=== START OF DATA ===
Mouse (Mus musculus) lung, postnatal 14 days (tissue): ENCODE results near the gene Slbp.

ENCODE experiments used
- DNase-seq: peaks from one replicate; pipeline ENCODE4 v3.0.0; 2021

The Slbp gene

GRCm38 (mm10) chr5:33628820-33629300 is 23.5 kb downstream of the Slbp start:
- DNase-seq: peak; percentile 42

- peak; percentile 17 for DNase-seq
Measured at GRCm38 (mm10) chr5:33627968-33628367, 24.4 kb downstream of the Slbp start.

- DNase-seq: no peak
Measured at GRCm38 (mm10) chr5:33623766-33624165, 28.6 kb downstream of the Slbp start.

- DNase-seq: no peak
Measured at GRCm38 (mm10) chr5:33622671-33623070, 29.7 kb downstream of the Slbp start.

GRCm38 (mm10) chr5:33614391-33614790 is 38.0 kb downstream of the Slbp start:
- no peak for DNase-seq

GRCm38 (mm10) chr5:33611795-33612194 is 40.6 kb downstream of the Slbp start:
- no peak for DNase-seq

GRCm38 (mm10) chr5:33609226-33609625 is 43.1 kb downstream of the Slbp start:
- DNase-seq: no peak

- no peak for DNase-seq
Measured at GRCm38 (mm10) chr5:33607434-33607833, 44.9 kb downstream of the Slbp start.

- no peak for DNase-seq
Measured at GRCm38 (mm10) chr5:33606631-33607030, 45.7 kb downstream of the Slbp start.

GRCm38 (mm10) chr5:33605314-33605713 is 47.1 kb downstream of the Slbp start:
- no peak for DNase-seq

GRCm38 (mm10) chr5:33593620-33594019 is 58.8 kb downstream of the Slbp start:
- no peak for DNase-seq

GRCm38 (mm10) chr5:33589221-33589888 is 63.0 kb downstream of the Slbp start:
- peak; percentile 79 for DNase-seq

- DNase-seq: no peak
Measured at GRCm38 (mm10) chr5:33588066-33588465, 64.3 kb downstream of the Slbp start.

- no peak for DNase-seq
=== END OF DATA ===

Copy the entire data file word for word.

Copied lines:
Mouse (Mus musculus) lung, postnatal 14 days (tissue): ENCODE results near the gene Slbp.

ENCODE experiments used
- DNase-seq: peaks from one replicate; pipeline ENCODE4 v3.0.0; 2021

The Slbp gene

GRCm38 (mm10) chr5:33628820-33629300 is 23.5 kb downstream of the Slbp start:
- DNase-seq: peak; percentile 42

- peak; percentile 17 for DNase-seq
Measured at GRCm38 (mm10) chr5:33627968-33628367, 24.4 kb downstream of the Slbp start.

- DNase-seq: no peak
Measured at GRCm38 (mm10) chr5:33623766-33624165, 28.6 kb downstream of the Slbp start.

- DNase-seq: no peak
Measured at GRCm38 (mm10) chr5:33622671-33623070, 29.7 kb downstream of the Slbp start.

GRCm38 (mm10) chr5:33614391-33614790 is 38.0 kb downstream of the Slbp start:
- no peak for DNase-seq

GRCm38 (mm10) chr5:33611795-33612194 is 40.6 kb downstream of the Slbp start:
- no peak for DNase-seq

GRCm38 (mm10) chr5:33609226-33609625 is 43.1 kb downstream of the Slbp start:
- DNase-seq: no peak

- no peak for DNase-seq
Measured at GRCm38 (mm10) chr5:33607434-33607833, 44.9 kb downstream of the Slbp start.

- no peak for DNase-seq
Measured at GRCm38 (mm10) chr5:33606631-33607030, 45.7 kb downstream of the Slbp start.

GRCm38 (mm10) chr5:33605314-33605713 is 47.1 kb downstream of the Slbp start:
- no peak for DNase-seq

GRCm38 (mm10) chr5:33593620-33594019 is 58.8 kb downstream of the Slbp start:
- no peak for DNase-seq

GRCm38 (mm10) chr5:33589221-33589888 is 63.0 kb downstream of the Slbp start:
- peak; percentile 79 for DNase-seq

- DNase-seq: no peak
Measured at GRCm38 (mm10) chr5:33588066-33588465, 64.3 kb downstream of the Slbp start.

- no peak for DNase-seq